Friday, January 11, 2013

the search for the snow bunting

When the proposal to search for Snow Buntings on Serra da Estrela came up, I did not hesitate to say yes. Have you ever seen a Snow Bunting? I hadn't in person, but that little upturned curve in its beak—which makes it look like it's smiling— and the pretty white plumage mixed with rust and umber was enough to make me actually hop up and down. I was warned that it might not be easy; the mountain was capped in snow and the birds are easily camouflaged. At 1,993 metres, Serra da Estrela is the highest peak in mainland Portugal, and often the only place which receives snow.

We drove up the long, winding road to the top, past stunning landscapes of rolling nothingness— I have a space in my heart for such places, where man made objects are either nonexistent, or few and far between. It's as though the absence of man makes room for mental wandering— of course, we were on a road, and my imagination was pulled back to earth with every passing car. Stepping out at the top, which had a tiny ski slope teeming with Portuguese and Spanish families, I was thankful for my down jacket and mittens. We hung our binoculars around our necks and secured our scarves from the biting wind, crunching satisfyingly through the patchy snow. Not a bird in sight.

Suddenly small flock of about 25 little birds appeared— could it be? The light was harsh, and it was difficult to see anything but silhouettes, but when we looked though the binoculars... Alpine Accentors. Taking note of these delightful birds, we watched them until they took off, and continued our search.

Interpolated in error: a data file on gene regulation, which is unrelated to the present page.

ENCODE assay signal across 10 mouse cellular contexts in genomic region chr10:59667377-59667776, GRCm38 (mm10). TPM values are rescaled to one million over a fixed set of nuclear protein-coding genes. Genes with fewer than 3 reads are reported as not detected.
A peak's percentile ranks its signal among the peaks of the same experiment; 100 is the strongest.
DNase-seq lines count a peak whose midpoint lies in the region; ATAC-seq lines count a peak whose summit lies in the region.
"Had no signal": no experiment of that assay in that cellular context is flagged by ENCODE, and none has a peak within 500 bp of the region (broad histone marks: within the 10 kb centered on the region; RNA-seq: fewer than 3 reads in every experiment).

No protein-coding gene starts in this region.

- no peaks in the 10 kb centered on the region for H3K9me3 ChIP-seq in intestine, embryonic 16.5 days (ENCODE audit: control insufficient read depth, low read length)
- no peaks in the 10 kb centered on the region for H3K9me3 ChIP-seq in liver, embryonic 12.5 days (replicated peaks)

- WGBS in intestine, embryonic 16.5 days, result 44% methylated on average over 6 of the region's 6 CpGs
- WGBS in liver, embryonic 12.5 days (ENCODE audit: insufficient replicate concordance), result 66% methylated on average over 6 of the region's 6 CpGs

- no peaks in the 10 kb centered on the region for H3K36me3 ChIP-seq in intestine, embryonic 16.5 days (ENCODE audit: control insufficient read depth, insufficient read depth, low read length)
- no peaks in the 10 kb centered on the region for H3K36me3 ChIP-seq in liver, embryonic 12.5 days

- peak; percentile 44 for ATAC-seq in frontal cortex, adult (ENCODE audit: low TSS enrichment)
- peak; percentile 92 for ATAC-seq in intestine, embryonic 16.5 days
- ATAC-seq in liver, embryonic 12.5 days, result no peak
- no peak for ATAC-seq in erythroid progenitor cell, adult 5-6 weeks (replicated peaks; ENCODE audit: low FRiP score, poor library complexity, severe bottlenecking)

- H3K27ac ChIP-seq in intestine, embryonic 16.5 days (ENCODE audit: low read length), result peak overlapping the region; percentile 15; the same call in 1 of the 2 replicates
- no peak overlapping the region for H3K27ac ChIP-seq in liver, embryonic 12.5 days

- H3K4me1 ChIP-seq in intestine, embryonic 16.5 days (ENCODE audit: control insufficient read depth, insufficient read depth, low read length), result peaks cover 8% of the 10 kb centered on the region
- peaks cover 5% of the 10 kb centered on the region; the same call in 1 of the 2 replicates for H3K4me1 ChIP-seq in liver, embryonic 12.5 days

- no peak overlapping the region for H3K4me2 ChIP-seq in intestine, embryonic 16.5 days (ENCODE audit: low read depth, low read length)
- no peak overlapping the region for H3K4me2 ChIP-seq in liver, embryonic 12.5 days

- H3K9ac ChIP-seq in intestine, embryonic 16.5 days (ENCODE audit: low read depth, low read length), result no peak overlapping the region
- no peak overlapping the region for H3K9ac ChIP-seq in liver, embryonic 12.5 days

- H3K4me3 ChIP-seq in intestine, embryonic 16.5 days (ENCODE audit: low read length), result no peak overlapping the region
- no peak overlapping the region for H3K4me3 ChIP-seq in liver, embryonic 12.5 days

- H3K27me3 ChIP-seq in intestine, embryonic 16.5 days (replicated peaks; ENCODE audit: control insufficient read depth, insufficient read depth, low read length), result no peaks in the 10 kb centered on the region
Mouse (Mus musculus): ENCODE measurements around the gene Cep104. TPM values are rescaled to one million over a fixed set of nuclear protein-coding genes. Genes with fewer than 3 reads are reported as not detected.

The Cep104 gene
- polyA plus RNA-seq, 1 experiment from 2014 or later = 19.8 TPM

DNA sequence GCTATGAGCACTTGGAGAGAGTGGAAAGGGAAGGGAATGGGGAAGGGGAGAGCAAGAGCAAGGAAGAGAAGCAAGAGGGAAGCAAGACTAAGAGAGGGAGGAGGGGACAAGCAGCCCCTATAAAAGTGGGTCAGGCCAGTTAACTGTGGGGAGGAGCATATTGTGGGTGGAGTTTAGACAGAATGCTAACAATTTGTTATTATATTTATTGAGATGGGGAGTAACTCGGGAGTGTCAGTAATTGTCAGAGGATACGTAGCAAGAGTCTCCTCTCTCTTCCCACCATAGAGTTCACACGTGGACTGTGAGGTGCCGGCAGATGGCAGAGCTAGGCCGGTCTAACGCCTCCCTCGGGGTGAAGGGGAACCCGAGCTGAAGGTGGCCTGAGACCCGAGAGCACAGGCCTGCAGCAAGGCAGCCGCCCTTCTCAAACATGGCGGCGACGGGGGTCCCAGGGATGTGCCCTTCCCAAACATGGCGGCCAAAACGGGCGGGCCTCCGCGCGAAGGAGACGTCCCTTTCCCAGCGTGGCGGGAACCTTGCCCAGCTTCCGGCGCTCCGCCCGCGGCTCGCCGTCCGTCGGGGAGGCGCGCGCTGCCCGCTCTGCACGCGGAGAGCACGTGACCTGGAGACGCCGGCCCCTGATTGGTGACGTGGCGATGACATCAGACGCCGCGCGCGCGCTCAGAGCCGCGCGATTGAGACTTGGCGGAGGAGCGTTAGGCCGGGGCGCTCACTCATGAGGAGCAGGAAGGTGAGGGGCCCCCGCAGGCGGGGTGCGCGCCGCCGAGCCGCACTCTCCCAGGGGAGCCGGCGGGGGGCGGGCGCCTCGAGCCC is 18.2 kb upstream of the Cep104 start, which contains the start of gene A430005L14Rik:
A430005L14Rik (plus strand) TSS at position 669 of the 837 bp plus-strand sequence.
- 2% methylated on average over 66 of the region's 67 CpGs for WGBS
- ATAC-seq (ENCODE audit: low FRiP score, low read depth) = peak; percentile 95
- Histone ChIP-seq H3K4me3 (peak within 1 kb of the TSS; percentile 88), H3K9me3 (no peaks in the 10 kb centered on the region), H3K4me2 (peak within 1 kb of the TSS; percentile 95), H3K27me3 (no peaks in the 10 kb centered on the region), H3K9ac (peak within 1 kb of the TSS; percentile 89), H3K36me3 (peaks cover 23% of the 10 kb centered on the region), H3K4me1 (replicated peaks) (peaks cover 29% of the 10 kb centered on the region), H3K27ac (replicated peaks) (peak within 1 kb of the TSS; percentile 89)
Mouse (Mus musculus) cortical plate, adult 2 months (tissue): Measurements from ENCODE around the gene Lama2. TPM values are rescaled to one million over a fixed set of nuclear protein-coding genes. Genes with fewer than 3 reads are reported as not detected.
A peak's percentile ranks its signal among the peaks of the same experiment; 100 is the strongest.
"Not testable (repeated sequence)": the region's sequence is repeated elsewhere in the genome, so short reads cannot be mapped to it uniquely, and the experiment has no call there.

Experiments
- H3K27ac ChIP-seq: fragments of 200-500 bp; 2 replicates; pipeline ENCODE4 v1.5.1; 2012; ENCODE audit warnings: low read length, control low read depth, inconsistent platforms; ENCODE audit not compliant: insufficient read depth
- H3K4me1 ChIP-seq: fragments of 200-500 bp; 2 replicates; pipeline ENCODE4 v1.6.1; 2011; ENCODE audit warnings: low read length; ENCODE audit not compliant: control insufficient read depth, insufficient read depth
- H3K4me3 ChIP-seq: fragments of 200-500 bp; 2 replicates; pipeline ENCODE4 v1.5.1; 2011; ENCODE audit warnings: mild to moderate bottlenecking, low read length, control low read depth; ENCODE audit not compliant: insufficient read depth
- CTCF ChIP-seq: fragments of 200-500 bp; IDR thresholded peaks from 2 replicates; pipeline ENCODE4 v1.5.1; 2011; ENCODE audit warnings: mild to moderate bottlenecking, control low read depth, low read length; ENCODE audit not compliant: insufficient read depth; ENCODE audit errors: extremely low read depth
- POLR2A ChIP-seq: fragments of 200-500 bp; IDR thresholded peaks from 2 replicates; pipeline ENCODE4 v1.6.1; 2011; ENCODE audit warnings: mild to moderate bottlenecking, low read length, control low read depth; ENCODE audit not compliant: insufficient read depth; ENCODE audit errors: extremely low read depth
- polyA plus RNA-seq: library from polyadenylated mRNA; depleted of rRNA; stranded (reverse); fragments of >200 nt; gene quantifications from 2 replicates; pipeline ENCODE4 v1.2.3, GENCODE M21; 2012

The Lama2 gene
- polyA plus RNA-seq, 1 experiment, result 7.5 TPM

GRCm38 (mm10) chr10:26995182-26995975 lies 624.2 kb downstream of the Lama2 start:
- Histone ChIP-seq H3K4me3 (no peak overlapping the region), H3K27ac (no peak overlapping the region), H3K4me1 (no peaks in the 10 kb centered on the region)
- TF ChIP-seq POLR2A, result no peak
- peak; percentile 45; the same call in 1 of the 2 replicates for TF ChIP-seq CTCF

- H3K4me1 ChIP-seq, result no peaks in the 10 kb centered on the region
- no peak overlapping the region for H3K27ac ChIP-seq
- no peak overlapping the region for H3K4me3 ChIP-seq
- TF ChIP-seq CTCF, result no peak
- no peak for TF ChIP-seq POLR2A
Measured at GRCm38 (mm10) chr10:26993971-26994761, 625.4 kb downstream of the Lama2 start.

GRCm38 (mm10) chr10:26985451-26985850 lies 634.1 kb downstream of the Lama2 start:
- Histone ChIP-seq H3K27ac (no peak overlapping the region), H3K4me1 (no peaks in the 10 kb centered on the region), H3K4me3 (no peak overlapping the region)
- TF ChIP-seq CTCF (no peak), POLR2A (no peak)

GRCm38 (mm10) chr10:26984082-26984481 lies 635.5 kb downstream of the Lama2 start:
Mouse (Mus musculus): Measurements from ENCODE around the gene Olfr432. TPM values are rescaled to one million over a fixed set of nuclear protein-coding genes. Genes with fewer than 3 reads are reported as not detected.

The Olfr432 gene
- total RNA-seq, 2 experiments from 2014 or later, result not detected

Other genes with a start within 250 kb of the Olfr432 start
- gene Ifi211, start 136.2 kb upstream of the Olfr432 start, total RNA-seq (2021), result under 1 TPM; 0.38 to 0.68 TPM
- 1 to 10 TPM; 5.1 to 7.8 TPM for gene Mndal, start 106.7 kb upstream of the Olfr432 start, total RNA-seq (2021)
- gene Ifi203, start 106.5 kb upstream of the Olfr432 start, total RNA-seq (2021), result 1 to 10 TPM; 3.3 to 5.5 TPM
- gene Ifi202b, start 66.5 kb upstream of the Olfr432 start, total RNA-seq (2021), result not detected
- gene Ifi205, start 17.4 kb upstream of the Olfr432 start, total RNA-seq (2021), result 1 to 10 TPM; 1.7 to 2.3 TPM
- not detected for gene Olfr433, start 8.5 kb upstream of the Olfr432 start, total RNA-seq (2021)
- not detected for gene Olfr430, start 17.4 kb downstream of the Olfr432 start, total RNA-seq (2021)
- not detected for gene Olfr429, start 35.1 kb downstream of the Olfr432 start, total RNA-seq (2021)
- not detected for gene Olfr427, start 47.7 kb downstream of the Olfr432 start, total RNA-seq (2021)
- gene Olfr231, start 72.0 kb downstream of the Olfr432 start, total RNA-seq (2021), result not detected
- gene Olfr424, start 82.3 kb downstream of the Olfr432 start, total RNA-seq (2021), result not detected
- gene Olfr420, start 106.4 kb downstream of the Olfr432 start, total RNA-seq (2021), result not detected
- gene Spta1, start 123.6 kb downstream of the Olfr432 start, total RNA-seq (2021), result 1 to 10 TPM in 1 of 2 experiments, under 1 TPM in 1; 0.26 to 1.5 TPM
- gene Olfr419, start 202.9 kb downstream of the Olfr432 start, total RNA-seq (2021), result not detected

We walked until we couldn't see a soul but each other—nothing. We walked back up to the old observatory at the top of the mountain— nothing. We walked back down the road to a little reservoir— nothing. About to give up on our search, we decided to check the left side of the parking lot before hopping back in the car, and just as soon as we headed in that direction, four little birds flew past, and landed on the roof of a barn.

"BUNTINGS!" Pedro exclaimed.

Running discreetly is not an easy thing to do, especially on icy road. We were afraid they would fly away, so we wanted to get there quickly, but we were worried our movement would make them fly away. Eventually (and I am sure quite comically), we shuffled close enough to take a very distant and blurry photo— then they flew. Fortunately for us, they landed in the patchy grass below, inspecting the earth for something to eat. We moved in.

Just to give you an idea of how well camouflaged these little guys are, three of the four Snow Buntings are in the photo below. Can you spot them?

What a fine little bird!

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